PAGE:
But wait, there’s more! In partnership with synth-pop composer, Christopher Ewen, (founder of ‘80s new wavers Figures On The Beach), Merritt and Gonson also have a dun-loving side project, Future Bible Heroes. Following the full length Memories Of Love, they reconvened for the recent five-song dance floor percolator, I’m Lonely (And I Love It), a title that hopefully reflects Merritt’s current state as a not-so-misanthropic loner.
The following is my conversation with Merritt.
You’ve been casually lumped in with lo-fi or indie rock artists, but I wouldn’t classify your music as either.
STEPHIN: it’s common to get locked in with things that don’t fit you very well. I think it’s because most musicians could be labeled easily. People who can’t are subjected to the habits of critics who find it easy to label people. The record industry is split intopeople who buy records the week they come out and people who don’t. The people who don’t in the end, actually buy more. The best selling record in the US is the Eagles Greatest Hits and Michael Jackson’s Thriller. Both are catalogue albums that are not necessarily teen driven. Th Eagles, in particular, are self-conscious adult rock.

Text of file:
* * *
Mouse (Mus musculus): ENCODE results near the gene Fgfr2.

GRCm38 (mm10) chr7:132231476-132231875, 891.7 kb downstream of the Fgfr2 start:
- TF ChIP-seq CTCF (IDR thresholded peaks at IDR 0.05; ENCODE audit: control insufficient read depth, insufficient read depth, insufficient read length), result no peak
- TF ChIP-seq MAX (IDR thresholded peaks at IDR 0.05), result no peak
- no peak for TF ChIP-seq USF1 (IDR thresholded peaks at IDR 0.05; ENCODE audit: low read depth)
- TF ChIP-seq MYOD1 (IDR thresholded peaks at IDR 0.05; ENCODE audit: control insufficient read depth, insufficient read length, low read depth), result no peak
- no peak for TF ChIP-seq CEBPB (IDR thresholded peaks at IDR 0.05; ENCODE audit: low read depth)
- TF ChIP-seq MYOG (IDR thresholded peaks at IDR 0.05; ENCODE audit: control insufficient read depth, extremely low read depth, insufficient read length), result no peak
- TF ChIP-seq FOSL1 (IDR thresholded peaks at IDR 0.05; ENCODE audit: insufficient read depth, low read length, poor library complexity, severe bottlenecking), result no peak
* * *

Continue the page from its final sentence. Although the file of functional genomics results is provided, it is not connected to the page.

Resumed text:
Do you think today’s teenybopper trends compare favorably to the Teen Beat generation of the ‘60s and ‘70s?
STEPHIN: The Kasenetz-Katz groups were as phony as they could be. (Editors note: Kasenetz-Katz were responsible for ‘68/’69 top sellers such as “Quick Joey Small,” the Ohio Express’ “Chewy Chewy” and “Yummy Yummy Yummy,” and 1910 Fruitgum Co.’s “1 2 3 Red Light” and “Simon Says”) But the Backstreet Boys sing, which wasn’t true of the Kasenetz-Katz groups. So actually they’re less synthetic than the Monkees or the Ohio Express – who had no members.
But the new teenyboppers seem to sacrifice innocence and naïve sexuality for wimpy pre-chewed neo-orchestrations.